Playing social justice: How do early childhood teachers enact the right to play through resistance and subversion?




Keywords: Right to play; social justice; early childhood education and care; resistance and subversion


In this paper we narrate how two teachers enact playful pedagogies by resisting the single story of formalised learning discourses in early childhood education and care. Playful learning is well established in international literature and children have the right to play. Yet in contemporary outcomes-driven policy, adult-led formalised teaching has become normalised at the expense of child-initiated play. Play is thus marginalised; positioned as a privilege rather than as a right and dependent on views of children as capable holders of rights. Here, we position play in relation to democracy, equity and social justice by storying how teachers’ circumvent scrutiny to facilitate the right to play and we argue this as a fruitful sub-context for resistance. From this perspective, teachers’ resistances do not just enable play, they embody and enact representative and democratic justice. Firstly, teachers story representative forms of social justice as ‘being the right thing’ in making play happen.  Secondly, teachers enact democratic forms of social justice through resistance actions of ‘doing the right thing’ that entangle an emotional vulnerability to scrutiny. Adopting alternative resistance positions shifts play beyond a privilege and creates transformational spaces for social justice where time, space and materiality have a role to play. We call on teachers and educators to deepen their critical awareness of the narrowness of a single story of learning and the rich relationships between rights and play agendas. We assert that teachers’ resistances can enable playful pedagogies and act as hopeful storytelling of social justice as serious play.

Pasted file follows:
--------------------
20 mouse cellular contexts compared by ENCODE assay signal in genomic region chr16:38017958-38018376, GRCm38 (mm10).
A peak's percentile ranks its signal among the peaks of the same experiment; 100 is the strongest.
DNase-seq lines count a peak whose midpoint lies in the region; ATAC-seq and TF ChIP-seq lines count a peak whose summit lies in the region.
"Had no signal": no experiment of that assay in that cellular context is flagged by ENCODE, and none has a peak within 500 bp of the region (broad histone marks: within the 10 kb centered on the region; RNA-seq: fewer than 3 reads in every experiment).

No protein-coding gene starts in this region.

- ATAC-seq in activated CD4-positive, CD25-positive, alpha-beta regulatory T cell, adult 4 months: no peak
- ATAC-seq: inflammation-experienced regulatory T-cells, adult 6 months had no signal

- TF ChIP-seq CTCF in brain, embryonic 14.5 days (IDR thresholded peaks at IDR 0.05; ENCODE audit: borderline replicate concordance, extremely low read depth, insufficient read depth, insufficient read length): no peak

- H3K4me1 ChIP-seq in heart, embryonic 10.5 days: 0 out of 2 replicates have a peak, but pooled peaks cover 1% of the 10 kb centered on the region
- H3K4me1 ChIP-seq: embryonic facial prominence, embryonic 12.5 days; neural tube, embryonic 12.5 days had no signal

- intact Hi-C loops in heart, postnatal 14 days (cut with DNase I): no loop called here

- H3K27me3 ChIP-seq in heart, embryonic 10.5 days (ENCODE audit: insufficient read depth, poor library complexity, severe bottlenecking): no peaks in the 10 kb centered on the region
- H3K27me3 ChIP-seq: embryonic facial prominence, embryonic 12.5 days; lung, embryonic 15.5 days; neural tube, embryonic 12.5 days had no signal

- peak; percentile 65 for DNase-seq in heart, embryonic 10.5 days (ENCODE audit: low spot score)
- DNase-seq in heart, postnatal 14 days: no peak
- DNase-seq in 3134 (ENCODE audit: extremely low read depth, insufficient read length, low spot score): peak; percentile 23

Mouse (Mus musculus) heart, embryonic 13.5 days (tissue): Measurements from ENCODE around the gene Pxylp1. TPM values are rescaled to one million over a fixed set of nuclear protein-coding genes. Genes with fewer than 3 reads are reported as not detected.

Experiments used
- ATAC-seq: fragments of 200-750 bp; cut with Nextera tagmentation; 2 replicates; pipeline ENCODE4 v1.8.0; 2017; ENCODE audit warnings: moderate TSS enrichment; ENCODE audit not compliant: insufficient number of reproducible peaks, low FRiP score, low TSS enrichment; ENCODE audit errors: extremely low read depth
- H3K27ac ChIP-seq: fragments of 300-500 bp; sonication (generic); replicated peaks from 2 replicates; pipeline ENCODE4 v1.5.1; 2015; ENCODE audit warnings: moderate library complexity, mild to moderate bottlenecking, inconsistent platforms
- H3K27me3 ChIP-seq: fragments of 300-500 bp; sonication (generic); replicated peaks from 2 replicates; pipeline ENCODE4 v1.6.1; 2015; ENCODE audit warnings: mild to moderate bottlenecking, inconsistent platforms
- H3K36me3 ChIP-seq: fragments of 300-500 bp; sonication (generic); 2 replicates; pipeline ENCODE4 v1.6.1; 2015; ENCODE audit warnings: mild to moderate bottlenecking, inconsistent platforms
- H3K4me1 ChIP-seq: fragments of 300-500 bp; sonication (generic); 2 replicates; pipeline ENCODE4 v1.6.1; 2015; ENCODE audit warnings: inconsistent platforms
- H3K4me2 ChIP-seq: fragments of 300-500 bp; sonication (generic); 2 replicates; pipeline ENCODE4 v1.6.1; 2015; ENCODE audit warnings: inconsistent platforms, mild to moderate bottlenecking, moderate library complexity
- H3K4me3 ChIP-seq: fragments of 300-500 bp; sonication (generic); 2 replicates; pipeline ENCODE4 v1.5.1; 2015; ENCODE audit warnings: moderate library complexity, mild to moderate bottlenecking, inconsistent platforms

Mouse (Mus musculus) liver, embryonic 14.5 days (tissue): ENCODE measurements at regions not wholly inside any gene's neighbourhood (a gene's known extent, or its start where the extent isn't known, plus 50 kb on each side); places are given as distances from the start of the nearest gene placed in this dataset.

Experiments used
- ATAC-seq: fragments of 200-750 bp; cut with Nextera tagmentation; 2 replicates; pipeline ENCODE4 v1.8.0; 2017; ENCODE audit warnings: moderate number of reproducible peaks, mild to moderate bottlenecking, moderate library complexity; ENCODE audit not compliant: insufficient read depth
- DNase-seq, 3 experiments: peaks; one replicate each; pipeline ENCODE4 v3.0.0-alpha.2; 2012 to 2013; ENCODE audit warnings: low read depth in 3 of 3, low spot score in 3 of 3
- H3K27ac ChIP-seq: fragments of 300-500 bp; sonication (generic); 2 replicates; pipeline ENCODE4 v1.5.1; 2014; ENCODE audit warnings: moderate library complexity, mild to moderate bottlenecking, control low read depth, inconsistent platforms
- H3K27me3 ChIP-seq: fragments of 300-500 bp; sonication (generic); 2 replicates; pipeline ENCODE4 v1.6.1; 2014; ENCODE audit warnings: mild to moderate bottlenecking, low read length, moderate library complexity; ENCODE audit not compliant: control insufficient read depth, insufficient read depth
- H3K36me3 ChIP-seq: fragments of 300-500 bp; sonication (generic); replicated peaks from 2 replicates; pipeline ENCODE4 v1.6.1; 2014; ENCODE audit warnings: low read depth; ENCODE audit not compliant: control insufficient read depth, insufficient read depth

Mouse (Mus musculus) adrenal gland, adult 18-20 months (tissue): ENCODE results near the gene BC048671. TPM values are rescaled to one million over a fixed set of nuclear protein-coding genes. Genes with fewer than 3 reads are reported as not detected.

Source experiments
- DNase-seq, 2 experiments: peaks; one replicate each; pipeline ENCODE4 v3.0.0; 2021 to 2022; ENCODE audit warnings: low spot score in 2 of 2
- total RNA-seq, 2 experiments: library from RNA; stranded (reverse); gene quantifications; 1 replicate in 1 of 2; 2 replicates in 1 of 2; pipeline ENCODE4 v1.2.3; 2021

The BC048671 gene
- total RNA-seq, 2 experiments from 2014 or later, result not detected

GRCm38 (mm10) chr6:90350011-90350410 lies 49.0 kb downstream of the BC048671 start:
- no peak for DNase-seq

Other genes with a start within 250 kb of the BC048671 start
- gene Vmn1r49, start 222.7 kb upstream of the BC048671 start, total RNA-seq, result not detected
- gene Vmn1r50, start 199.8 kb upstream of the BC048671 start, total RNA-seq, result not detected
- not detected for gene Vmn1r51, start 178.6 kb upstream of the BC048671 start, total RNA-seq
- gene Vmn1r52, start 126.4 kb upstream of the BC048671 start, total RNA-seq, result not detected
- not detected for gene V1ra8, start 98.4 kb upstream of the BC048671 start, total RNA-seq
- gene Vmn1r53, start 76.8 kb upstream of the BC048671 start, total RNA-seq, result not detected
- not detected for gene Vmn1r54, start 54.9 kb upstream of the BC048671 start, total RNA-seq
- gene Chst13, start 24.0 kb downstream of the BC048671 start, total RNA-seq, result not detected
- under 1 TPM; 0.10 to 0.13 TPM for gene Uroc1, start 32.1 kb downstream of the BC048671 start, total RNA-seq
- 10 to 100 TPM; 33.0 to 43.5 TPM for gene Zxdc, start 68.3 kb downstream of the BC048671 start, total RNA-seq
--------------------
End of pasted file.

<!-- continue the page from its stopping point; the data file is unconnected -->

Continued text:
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Author Biographies

Jo Albin-Clark, Edge Hill University

Dr Jo Albin-Clark is a Senior Lecturer in Early Childhood Education at Edge Hill University. Following a teaching career in nursery and primary schools, Jo has undertaken a number of roles in teaching, advising and research in early childhood education. She completed a doctorate at the University of Sheffield in 2019 exploring documentation practices through posthuman and feminist materialist theories in early childhood education. Her research interests include observation and documentation practices and methodological collaboration and research creation through posthuman lenses. Throughout her work, teachers’ embodied experiences of resistances to dominant discourses have been a central thread.

Nathan Archer, Leeds Beckett University

Dr Nathan Archer is the Director of the International Montessori Institute at Leeds Beckett University. Following initial training as a Montessori teacher, Nathan has undertaken a number of roles in practice, policy and research in early childhood education. He completed a PhD at University of Sheffield in 2020 exploring the activism of early childhood educators.His research interests include issues of social justice in early childhood education, workforce reform policies and the professional identities of early educators.

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